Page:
By Heather Cohen, SED 2017
I have been attending the same Jewish overnight camp, Camp Galil, since I was 11 years old, and now I have been a counselor there for the past two summers. My camp is not your typical camp, because while of course we have fun, there are also scheduled educational activities throughout the day. The younger age groups (going into 4th-7th grade) have one educational activity while the older age groups (going into 8th-10th grade) have two.
These activities vary greatly, anything from Israel’s history to how to get along with your peers to gender stereotypes and etc. I remember learning about Darfur, the Israeli-Palestinian conflict, how to respect my fellow bunkmates, and how to express myself through art and poetry. I loved the approach that my camp took to learning about these things. Our counselors would first do a “trigger” which was an activity to get us excited about what we were going to do next. Then there would be some kind of interactive aspect, for example, sometimes we would either act out scenarios or walk around and read information like we were in a museum.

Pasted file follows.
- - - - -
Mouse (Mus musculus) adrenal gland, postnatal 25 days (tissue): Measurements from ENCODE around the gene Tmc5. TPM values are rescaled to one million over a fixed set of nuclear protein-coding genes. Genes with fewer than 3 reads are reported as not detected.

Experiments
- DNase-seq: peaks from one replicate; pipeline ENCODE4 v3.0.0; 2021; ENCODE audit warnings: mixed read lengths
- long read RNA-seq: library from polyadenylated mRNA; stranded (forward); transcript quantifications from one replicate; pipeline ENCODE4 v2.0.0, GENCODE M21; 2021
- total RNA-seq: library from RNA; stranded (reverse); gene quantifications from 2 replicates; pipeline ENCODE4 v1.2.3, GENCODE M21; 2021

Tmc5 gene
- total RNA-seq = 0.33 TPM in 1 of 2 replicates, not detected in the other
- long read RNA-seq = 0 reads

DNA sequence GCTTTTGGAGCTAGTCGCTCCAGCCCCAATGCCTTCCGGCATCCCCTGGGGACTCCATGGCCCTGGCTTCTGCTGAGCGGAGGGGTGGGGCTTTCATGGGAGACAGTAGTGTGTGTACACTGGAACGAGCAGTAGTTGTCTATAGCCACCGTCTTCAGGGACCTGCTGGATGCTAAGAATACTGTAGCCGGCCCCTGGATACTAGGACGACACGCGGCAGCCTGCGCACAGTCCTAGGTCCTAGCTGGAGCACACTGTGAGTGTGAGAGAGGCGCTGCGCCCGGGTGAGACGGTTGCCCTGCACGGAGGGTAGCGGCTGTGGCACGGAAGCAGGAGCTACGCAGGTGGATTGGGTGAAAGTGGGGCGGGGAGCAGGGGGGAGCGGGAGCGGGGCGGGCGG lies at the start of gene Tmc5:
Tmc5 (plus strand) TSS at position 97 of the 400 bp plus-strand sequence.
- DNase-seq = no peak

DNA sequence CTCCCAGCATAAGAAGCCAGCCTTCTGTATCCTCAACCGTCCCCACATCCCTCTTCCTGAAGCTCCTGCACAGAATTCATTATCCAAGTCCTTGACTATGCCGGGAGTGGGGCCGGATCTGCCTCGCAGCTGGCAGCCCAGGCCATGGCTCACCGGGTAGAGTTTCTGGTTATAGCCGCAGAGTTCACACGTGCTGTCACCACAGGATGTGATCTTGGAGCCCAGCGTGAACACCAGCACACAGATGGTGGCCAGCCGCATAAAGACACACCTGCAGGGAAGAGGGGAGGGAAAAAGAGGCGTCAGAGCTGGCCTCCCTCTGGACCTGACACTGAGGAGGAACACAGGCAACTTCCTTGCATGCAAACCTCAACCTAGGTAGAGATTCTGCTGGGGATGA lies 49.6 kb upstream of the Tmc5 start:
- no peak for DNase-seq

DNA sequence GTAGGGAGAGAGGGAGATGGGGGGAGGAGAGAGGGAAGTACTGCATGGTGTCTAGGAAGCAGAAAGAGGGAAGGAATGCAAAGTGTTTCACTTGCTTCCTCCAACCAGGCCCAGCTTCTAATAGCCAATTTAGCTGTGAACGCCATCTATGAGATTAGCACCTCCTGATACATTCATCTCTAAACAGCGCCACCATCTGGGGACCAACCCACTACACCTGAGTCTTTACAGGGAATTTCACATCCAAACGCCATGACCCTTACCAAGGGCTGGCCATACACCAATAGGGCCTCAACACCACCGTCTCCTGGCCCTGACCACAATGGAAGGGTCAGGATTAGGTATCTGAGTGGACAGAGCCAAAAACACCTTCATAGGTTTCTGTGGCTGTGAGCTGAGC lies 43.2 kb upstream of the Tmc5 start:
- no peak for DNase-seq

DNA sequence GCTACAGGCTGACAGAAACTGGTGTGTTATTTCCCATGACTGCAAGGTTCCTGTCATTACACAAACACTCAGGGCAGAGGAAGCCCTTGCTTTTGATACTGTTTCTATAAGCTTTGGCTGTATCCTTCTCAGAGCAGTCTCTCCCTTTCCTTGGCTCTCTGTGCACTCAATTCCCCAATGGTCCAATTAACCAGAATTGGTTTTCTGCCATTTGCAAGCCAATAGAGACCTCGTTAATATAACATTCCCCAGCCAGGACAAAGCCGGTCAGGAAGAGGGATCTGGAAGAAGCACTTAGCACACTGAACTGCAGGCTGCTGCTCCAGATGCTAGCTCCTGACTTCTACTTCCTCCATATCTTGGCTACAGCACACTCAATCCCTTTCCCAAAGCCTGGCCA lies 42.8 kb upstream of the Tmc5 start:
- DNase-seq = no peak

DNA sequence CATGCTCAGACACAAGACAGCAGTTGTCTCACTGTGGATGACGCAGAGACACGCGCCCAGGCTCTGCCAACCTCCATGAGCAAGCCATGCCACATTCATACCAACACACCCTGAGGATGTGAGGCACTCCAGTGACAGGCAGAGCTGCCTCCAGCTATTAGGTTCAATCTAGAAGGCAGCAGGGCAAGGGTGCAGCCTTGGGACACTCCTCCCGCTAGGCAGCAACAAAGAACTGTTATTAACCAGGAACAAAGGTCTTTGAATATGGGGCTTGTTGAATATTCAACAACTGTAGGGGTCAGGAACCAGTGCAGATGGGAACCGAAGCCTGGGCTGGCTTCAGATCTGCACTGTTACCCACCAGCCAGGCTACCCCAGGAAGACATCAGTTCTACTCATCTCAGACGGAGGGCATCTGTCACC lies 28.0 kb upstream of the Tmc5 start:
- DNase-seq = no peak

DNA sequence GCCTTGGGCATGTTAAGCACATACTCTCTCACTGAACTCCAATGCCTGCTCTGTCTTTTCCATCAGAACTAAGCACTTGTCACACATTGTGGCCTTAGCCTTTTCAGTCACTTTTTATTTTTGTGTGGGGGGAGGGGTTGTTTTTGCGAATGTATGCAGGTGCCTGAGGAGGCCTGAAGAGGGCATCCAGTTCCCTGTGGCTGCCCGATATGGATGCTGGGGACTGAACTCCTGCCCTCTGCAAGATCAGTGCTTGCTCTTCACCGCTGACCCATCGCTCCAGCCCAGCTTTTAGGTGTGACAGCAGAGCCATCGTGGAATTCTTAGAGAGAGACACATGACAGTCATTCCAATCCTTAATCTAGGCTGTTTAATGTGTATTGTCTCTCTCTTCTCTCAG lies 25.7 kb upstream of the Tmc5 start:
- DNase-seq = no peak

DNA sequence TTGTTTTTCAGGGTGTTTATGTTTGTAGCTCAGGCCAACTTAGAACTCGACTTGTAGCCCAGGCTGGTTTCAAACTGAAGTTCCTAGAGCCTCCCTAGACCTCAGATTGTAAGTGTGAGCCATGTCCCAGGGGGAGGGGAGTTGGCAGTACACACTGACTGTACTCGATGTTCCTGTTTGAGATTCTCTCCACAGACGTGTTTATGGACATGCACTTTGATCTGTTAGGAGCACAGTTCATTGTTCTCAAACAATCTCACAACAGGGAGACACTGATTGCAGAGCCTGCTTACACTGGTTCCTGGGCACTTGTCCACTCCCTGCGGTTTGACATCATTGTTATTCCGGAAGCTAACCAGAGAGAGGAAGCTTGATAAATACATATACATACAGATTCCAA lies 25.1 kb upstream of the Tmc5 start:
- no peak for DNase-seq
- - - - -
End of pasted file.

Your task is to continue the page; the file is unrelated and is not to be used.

After that, we would sit in a circle and have a discussion about what we did or what we learned. I remember being a camper and wishing this was how my actual school taught lessons. I was so much more engaged in these activities than I had ever been sitting in my desk at school. I felt more confident in sharing my thoughts in these circles than I did in the classroom, where I always feared that I had the wrong answer.
As a sophomore in the School of Education at Boston University, majoring in English Education, I am studying how to become the best teacher I can possibly be for my future students. Currently, I am in a general methods class where I am learning how to design lesson plans. These lesson plans, it turns out, look a lot like the plans for the educational activities I planned with my co-counselors for the past two summers. So while for most of my classmates, this is their first time writing lesson plans, I have had two summers of experience planning and executing these lessons. Have these activities been as academic as my future lessons will be? No, definitely not. Regardless, I have gotten experience with teaching without truly realizing it.
Being a camp counselor can seem like a cop out summer job for most college students, but for someone studying education, it can be one of the most rewarding experiences. Working with campers over the summer has affirmed for me, that teaching is what I was meant for. Whether it be fall, winter, spring or even summer, educating others is what I’ll be doing.
Heather Cohen is a sophomore in the School of Education, majoring in English Education.